Where to look for lost films?

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FlammableNitrate

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Where to look for lost films?

PostMon Feb 29, 2016 10:58 pm

Where do people usually look for lost films from around the early 1900's - 1920's? I've been around flea markets and antique shops and haven't found anything from the silent era. No posters, no magazines, no nitrate. Where would be the best place to start looking?
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bobfells

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Re: Where to look for lost films?

PostTue Mar 01, 2016 1:07 am

Thanks to 21st century technology, the most likely source of finding "lost" films is on the Internet. That sounds crazy until we realize that some archives are placing many of their holdings on the Internet, either directly or through YouTube. I've uploaded a couple here at N'ville, and more on my Facebook group, Silent Films Today. The term "lost" is perhaps more accurately used here to describe films that are out of circulation and cannot be viewed as a practical matter. If a film is truly lost, I.e. Extinct, then by that very definitive it cannot be retrieved anywhere. But film can be considered lost when few people can access it and in that sense the Eye Film Institute and European Gateway are providing a fantastic service for film history.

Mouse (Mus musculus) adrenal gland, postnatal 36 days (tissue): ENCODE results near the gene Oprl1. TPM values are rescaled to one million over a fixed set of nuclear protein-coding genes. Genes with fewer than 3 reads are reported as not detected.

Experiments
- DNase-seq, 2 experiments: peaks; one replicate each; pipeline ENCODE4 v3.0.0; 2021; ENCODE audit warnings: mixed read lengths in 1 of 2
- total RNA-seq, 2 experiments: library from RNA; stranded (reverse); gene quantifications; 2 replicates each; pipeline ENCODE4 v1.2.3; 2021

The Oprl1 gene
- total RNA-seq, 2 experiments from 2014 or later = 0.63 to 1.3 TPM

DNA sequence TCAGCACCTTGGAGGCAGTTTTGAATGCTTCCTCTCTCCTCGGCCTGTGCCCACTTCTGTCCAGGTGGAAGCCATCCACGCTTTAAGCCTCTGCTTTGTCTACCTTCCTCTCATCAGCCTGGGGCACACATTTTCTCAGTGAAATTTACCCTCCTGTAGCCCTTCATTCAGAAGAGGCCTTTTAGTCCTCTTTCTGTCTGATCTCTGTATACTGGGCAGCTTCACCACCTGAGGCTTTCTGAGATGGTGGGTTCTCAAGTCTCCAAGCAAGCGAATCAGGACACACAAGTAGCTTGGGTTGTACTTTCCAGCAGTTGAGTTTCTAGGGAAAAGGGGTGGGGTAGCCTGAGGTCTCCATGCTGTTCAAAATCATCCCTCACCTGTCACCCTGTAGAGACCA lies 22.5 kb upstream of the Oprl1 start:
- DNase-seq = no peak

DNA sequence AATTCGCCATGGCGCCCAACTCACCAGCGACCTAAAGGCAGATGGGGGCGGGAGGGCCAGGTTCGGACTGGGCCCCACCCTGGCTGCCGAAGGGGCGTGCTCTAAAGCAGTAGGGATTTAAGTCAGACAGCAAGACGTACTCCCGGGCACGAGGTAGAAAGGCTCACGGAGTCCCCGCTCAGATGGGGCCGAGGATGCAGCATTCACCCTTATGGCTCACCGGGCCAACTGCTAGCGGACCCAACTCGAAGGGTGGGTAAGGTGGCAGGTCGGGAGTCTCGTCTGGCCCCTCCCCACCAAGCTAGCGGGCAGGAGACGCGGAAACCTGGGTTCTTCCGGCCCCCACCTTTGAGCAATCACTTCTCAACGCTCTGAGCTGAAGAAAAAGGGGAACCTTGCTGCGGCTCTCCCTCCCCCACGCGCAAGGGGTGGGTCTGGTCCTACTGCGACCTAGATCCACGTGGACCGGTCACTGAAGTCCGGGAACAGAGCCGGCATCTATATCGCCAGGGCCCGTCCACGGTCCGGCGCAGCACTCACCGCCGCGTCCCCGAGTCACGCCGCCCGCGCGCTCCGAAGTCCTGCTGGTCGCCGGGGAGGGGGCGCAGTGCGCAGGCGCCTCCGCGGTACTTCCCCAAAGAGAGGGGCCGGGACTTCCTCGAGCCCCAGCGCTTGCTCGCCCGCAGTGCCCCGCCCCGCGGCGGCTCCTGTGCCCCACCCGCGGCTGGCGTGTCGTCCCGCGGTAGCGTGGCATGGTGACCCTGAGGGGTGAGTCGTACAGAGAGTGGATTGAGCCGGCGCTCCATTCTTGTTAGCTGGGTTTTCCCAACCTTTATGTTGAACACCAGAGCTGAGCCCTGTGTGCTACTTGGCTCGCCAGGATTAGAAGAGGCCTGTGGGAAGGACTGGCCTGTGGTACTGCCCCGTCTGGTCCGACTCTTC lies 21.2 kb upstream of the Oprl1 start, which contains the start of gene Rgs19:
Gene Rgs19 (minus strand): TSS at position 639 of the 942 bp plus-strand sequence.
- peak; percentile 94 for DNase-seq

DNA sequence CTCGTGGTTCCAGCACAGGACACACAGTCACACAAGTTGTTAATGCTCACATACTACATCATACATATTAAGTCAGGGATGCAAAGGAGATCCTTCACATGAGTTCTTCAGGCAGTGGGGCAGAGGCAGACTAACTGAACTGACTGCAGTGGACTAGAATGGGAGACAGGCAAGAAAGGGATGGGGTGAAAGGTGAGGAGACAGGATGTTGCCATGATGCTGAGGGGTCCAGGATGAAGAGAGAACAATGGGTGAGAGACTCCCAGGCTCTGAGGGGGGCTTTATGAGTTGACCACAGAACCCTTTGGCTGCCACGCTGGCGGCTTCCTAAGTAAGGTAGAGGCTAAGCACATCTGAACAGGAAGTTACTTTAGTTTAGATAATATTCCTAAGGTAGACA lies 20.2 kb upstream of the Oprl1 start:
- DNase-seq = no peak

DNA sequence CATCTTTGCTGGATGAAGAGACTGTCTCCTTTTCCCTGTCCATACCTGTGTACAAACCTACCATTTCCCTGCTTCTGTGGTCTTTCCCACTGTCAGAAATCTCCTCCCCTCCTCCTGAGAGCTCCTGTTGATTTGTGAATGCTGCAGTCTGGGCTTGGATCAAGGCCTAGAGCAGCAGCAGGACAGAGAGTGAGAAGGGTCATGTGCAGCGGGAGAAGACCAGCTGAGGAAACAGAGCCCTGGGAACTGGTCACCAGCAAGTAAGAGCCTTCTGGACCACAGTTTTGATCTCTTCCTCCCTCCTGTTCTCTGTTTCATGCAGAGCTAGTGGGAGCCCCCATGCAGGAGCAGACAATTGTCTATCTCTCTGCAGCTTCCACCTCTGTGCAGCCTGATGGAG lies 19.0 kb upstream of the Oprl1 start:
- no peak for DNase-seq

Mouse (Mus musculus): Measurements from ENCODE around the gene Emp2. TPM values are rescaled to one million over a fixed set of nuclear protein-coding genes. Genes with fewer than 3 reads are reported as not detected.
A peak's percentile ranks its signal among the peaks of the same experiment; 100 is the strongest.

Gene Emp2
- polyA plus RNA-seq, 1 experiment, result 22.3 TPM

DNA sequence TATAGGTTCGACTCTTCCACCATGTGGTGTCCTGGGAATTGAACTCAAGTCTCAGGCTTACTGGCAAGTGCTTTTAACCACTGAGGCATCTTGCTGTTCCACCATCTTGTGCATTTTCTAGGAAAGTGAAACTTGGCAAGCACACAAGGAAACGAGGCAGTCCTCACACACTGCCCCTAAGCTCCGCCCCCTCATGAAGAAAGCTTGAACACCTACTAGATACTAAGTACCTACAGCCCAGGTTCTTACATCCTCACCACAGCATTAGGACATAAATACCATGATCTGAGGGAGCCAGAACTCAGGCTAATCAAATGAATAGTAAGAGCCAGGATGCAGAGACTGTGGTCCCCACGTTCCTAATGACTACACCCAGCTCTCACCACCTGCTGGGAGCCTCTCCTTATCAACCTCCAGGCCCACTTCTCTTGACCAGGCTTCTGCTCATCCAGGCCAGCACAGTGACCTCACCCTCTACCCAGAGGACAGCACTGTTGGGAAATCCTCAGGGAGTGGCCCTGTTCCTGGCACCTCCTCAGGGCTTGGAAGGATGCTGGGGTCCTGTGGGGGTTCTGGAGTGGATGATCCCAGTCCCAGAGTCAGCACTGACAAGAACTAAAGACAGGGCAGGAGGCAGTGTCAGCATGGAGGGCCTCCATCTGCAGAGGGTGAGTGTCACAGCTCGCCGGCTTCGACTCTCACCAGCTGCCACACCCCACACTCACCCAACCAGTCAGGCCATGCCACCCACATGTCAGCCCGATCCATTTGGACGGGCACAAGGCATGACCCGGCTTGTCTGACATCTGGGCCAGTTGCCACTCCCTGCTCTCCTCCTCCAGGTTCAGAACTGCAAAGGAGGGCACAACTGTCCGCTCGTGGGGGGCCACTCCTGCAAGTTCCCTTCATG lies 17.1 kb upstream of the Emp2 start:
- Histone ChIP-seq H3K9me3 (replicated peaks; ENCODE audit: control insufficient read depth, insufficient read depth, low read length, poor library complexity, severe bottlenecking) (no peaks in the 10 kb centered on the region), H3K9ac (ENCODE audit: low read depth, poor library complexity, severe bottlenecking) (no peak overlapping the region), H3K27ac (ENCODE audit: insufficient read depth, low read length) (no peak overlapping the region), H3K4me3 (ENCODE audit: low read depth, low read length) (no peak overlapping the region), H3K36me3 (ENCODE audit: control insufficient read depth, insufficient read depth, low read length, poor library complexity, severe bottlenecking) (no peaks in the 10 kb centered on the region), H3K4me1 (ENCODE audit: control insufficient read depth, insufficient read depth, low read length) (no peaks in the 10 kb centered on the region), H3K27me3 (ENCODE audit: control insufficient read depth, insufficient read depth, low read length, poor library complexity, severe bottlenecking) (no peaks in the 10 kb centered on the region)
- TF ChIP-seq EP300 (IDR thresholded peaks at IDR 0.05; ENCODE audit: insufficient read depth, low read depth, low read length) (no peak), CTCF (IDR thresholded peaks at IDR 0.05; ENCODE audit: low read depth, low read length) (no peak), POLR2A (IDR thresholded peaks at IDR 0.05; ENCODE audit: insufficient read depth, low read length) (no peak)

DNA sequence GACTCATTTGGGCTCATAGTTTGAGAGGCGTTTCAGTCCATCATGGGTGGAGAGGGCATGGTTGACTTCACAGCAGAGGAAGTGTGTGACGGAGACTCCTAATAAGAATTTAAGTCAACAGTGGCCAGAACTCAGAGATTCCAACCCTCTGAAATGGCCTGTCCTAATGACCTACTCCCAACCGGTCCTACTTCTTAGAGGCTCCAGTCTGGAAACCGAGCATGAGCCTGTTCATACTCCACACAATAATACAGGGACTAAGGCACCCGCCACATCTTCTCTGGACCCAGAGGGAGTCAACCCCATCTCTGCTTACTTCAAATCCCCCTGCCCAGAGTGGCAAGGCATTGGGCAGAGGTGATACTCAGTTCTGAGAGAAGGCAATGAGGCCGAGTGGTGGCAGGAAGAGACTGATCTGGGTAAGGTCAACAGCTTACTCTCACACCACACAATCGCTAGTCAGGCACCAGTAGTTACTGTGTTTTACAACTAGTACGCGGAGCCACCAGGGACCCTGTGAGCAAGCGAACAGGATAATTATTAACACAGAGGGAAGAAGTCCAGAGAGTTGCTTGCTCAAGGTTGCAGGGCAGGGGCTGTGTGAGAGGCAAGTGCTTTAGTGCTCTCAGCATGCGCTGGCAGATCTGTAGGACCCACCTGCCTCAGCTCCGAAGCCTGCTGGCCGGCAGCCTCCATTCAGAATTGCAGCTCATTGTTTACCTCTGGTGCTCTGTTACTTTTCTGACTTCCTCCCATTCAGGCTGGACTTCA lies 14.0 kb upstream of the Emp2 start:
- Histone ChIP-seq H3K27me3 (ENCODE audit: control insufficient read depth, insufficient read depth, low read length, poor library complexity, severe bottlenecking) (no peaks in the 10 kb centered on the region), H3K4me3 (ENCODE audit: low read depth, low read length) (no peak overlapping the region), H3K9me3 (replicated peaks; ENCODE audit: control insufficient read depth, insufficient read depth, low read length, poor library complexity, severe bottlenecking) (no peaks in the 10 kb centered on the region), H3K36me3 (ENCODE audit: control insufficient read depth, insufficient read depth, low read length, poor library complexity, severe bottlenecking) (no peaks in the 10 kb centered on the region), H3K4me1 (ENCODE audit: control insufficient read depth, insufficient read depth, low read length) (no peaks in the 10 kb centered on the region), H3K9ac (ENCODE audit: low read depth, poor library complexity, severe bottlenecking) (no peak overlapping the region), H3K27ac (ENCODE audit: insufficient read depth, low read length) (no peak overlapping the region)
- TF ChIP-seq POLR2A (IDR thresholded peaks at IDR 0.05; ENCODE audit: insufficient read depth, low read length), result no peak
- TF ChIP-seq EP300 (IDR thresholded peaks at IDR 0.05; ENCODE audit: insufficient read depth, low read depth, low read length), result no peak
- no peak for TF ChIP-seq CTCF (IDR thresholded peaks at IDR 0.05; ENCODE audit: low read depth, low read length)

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Spiny Norman

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Re: Where to look for lost films?

PostTue Mar 01, 2016 4:06 am

FlammableNitrate wrote:Where do people usually look for lost films from around the early 1900's - 1920's? I've been around flea markets and antique shops and haven't found anything from the silent era. No posters, no magazines, no nitrate. Where would be the best place to start looking?
Similar experience here. I've only seen 35mm film on flea markets / in shops three times that I can remember. Twice it was with some sort of projector. So you may try to look for toy projectors.
Even when you do, there's no telling if it will be something good. Some of the reels that I found were in fact presumed lost, so that was a stroke of luck, but the others were already well known.
16mm is even more difficult. You might pay up, and then it might turn out to be a German documentary about beekeeping.

Online they are sold, thoug: http://www.ebay.com/sch/Film-Stock-/63821/i.html" target="_blank